This bill would require the Energy Commission to consider requiring, and would authorize the Energy Commission to update the building efficiency standards to require, a rooftop solar energy generation system, appropriately sized to be cost effective, to be installed in the solar zone of those buildings, during the construction of those buildings, by January 1, 2020, for residential buildings and by January 1, 2023, for nonresidential buildings. The bill would require the Commission, prior to adopting rooftop solar energy generation system requirements, to issue findings by climate zone jointly with the Department of Housing and Community Development as to whether adoption of the requirements will or will not unreasonably or unnecessarily impact the affordability of housing for Californians.

Vote: MAJORITY   Appropriation: NO   Fiscal Committee: YESNO   Local Program: NO  

The people of the State of California do enact as follows:


SECTION 1.

 Section 41952 of the Public Resources Code is amended and renumbered to read:

41952. 41957.
 Nothing in this chapter limits the right of any person to donate, sell, or otherwise dispose of his or her recyclable materials.

SEC. 2.

 Section 41952 is added to the Public Resources Code, to read:

41952.
  Where a city, county, or other local government agency has authorized a solid waste enterprise to handle solid waste, no person shall collect, remove, or transport solid waste generated by another person from residential, commercial, or industrial premises in violation of the rights authorized by the city, county, or other local government agency, except in compliance with applicable law.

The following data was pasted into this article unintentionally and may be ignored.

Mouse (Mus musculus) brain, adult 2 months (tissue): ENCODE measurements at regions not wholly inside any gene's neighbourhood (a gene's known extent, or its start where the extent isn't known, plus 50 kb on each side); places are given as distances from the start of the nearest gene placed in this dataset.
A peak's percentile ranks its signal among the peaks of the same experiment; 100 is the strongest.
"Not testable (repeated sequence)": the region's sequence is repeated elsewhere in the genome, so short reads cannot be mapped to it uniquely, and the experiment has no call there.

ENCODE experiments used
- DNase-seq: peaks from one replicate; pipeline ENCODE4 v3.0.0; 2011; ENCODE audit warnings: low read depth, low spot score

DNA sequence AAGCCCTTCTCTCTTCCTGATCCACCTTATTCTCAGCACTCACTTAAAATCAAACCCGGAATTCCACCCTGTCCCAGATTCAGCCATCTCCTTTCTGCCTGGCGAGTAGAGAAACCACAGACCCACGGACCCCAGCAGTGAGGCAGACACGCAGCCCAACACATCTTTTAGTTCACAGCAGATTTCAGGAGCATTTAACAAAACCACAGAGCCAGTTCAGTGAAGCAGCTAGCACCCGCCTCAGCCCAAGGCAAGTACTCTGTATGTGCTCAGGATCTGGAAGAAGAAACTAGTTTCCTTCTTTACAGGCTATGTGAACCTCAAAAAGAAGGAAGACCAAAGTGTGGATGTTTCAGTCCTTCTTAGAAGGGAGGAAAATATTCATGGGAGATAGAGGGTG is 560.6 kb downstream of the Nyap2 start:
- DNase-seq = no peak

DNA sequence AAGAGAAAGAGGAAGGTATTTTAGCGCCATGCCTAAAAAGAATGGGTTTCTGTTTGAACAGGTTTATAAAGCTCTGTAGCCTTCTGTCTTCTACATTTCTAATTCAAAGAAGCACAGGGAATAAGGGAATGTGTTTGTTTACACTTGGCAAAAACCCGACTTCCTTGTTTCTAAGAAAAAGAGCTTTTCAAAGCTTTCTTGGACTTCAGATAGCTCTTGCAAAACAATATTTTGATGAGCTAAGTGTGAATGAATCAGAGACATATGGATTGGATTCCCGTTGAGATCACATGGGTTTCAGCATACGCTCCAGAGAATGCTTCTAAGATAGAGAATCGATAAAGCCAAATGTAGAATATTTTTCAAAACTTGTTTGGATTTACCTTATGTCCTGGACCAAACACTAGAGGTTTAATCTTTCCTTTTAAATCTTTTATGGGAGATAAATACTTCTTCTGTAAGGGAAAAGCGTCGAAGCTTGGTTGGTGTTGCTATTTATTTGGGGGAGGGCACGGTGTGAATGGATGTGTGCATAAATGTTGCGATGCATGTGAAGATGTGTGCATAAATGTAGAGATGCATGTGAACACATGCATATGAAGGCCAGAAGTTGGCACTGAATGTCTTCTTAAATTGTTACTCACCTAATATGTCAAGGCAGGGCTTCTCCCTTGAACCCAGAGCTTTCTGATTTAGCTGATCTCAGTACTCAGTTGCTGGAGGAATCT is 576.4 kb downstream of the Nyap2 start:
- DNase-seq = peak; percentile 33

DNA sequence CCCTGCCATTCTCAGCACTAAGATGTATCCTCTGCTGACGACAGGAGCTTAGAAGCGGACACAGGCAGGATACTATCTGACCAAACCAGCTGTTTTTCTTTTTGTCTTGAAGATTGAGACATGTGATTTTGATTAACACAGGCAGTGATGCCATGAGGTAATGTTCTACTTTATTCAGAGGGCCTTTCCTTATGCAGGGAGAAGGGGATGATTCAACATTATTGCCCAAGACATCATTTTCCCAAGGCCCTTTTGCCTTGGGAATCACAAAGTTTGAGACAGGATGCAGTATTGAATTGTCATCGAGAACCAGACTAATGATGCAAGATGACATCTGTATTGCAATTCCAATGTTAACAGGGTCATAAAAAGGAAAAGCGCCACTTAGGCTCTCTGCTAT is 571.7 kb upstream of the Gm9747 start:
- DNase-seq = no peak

SEC. 3.

 Section 41953 of the Public Resources Code is amended to read:

41953.
 (a) In any civil action by a recycling agent or a local governmental agency against a person alleged to have violated violated, or to have knowingly participated in the violation of, Section 41950 or 41951, or by a local governmental agency or a solid waste enterprise against a person alleged to have violated, or to have knowingly participated in the violation of, Section 41952, the court may either allow treble damages, as measured by the market value of the recyclable material removed, or award a civil penalty of not more than two thousand dollars ($2,000), whichever is greater, for each unauthorized removal, against the unauthorized person removing the recyclable material. material or solid waste.
(b) In any civil action by a recycling agent agent, solid waste enterprise, or local governmental agency against a person alleged to have violated violated, or to have knowingly participated in the violation of, Section 41950 41950, 41951, or 41951 41952 for a second, or subsequent time, subsequent, time in any 12-month period, the court may either allow treble damages, as measured by the market value of the recyclable material removed, or award a civil penalty of not more than five thousand dollars ($5,000), whichever is greater, for each unauthorized removal against the unauthorized person removing the recyclable material. material or solid waste.
(c) (1) If a plaintiff prevails in a civil action brought pursuant to this chapter, the court shall award to the plaintiff reasonable attorney’s fees, expert witness fees, and costs incurred in the course of the litigation in an amount the court, in its discretion, deems appropriate.
(2) This subdivision shall not apply to a violation of Section 41952 unless the plaintiff, before bringing a civil action, provided written notice to the defendant demanding that the illegal action cease.
(3) This subdivision shall not apply to a civil action for a violation or knowing participation in a violation of Section 41950, 41951, or 41952 in which the value of the stolen recyclable materials is fifty dollars ($50) or less and no vehicle, as defined in Section 670 of the Vehicle Code, was used in connection with the removal of the materials.